Why Us? >>

  • - Open Access
  • - Peer-reviewed
  • - Rapid publication
  • - Lifetime hosting
  • - Free indexing service
  • - Free promotion service
  • - More citations
  • - Search engine friendly

Free SCIRP Newsletters>>

Add your e-mail address to receive free newsletters from SCIRP.

 

Contact Us >>

WhatsApp  +86 18163351462(WhatsApp)
   
Paper Publishing WeChat
Book Publishing WeChat
(or Email:book@scirp.org)

Article citations

More>>

Eming, S.A., Krieg, T. and Davidson, J.M. (2007) Inflammation in Wound Repair: Molecular and Cellular Mechanisms. Journal of Investigative Dermatology, 127, 514-525.
http://dx.doi.org/10.1038/sj.jid.5700701

has been cited by the following article:

  • TITLE: Cancers in Children Ages 8 to 12 Are Injury-Related

    AUTHORS: Kirsten H. Walen

    KEYWORDS: Endomitosis, Endotetraploidization, Diplochromosomes, Reductive Division, Genomic Change, Proliferative Advantage, Wound Healing

    JOURNAL NAME: Journal of Cancer Therapy, Vol.6 No.2, February 9, 2015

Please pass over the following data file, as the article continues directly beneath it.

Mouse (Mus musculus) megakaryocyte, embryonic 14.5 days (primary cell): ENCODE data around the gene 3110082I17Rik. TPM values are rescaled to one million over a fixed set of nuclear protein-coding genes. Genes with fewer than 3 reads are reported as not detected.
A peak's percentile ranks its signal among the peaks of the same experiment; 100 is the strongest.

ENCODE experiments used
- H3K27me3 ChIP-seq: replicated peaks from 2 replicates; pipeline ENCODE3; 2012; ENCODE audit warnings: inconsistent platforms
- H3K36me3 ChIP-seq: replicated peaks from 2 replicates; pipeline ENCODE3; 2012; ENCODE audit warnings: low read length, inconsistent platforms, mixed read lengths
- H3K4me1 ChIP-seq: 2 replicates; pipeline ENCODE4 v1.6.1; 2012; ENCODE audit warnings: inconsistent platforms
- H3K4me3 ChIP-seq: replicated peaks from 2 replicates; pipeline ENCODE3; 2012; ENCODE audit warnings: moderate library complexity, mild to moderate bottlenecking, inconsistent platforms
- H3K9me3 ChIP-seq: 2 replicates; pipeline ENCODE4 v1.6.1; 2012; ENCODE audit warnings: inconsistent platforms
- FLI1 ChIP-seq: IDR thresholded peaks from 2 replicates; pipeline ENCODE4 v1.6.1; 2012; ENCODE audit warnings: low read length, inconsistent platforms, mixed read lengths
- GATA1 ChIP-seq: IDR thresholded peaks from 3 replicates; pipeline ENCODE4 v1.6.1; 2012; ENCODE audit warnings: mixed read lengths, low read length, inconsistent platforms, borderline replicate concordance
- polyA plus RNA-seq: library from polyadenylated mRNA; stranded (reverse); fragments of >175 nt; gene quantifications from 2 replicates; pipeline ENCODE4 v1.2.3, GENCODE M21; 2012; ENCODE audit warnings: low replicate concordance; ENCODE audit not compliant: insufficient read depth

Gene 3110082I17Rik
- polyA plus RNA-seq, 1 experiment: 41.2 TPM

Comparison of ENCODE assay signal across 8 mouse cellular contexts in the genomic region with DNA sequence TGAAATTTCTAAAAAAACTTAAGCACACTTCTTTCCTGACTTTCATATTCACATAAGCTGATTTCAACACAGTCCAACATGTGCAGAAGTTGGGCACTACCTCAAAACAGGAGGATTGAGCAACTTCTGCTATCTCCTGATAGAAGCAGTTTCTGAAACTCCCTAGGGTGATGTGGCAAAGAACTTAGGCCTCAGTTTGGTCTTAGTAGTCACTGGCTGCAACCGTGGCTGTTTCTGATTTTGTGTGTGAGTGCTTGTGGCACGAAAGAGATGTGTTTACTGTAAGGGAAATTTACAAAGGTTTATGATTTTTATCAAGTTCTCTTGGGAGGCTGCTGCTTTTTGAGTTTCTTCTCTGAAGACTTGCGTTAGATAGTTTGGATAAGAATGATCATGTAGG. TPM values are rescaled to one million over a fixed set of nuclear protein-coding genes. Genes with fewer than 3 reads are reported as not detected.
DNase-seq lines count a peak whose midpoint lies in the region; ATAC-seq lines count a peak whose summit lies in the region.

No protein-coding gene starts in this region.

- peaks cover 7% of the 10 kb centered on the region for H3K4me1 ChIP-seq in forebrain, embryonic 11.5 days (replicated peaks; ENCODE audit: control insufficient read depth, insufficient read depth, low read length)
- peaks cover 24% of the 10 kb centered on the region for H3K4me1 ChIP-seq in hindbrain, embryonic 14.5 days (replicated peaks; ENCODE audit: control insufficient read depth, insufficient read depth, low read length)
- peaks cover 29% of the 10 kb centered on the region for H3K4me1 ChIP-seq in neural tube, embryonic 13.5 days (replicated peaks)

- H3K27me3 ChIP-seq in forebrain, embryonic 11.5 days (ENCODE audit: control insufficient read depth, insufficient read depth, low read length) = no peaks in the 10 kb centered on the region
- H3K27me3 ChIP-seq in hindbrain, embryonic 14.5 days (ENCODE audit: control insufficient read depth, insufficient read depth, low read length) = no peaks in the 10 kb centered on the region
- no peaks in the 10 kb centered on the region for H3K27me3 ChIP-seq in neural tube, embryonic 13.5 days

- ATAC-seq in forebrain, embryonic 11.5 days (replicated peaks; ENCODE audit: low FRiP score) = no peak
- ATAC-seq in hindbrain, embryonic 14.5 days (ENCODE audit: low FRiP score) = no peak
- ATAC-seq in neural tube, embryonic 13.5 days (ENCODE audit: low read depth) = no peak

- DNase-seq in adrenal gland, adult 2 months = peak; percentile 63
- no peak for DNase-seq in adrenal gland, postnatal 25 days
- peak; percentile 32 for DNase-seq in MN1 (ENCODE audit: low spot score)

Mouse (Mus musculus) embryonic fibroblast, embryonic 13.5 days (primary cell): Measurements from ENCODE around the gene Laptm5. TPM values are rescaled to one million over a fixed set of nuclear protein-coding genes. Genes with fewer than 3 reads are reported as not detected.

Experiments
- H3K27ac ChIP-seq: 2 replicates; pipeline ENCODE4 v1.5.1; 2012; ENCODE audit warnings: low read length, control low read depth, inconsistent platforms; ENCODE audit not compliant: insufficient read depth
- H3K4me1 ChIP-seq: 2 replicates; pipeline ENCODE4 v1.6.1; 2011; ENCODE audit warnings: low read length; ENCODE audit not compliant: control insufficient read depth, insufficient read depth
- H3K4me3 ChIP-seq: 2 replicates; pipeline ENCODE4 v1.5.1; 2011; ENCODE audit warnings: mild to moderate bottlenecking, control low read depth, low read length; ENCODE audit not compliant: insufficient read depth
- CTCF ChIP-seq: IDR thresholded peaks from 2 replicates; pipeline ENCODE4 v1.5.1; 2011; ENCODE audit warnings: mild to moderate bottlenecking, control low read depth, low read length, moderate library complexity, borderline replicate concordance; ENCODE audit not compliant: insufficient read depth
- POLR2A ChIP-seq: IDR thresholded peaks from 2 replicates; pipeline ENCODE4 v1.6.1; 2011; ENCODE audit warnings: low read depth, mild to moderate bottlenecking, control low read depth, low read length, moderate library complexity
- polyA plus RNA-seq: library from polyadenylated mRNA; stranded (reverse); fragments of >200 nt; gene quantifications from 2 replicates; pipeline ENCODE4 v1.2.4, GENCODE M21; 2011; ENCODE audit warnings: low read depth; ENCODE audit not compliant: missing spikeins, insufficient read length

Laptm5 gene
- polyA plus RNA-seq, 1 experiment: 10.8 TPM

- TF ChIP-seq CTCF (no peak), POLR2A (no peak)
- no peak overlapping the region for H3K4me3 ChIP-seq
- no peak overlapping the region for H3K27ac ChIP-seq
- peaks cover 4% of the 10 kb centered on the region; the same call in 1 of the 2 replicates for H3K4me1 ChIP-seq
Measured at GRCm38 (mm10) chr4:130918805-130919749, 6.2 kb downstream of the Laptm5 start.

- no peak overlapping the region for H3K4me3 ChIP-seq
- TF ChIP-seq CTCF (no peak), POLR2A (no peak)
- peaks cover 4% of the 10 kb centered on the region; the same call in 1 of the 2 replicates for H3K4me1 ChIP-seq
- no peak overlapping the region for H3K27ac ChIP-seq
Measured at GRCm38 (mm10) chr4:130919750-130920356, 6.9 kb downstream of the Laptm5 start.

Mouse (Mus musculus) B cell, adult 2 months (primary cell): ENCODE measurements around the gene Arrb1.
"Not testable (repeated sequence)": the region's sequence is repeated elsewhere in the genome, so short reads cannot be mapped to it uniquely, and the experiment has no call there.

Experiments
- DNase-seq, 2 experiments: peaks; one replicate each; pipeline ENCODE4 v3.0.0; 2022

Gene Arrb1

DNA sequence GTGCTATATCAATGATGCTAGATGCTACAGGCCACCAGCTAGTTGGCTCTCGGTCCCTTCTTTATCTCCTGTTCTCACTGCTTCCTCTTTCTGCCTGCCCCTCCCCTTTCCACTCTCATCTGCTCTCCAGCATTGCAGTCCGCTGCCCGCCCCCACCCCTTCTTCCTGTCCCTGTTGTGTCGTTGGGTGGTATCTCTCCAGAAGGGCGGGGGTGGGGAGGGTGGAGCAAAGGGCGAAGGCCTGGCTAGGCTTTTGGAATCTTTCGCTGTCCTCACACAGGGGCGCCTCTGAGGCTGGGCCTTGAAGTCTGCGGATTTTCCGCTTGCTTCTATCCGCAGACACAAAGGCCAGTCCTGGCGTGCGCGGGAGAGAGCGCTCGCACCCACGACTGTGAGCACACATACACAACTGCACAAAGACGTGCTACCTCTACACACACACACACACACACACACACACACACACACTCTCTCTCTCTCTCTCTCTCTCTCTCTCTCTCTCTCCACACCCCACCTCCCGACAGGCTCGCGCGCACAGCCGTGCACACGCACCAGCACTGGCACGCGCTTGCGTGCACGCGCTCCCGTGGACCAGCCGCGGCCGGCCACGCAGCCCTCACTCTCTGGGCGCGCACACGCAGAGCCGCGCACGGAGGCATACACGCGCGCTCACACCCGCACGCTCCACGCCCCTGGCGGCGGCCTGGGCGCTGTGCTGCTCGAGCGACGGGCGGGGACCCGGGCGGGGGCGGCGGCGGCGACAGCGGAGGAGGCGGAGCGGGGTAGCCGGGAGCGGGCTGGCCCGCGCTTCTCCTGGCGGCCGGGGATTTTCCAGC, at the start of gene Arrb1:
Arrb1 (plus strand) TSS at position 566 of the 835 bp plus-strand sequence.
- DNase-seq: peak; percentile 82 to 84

ABSTRACT: Cancers in young children in early growing age was a short PBS (KQED) report (11/21/2014), but without informational source, which prompted a Google search. Sports-associated injuries with medical healing treatments concluded that there were no association between these body traumas and cancer development. But there are other activities from young children, such as “dare-devil” skateboard and bicycling meter-high jumping with potential high energy falls, to serious broken-bone injuries. Falls of children are among the most common causes of US emergency response. The question is why bodily injury is associated with cancer-development? An answer to this question was exemplified by osteosarcoma in young children, which suggested that injury to growing points of bone and surrounding soft tissue cells would elicit a repair process (wound healing process) producing polyploidy with diplochromosomes. The non-mitotic reductive division of such 4-chromatid chromosomes has been shownin vitroto produce pathological cancer-like phenotypes, including gain of a proliferative advantage.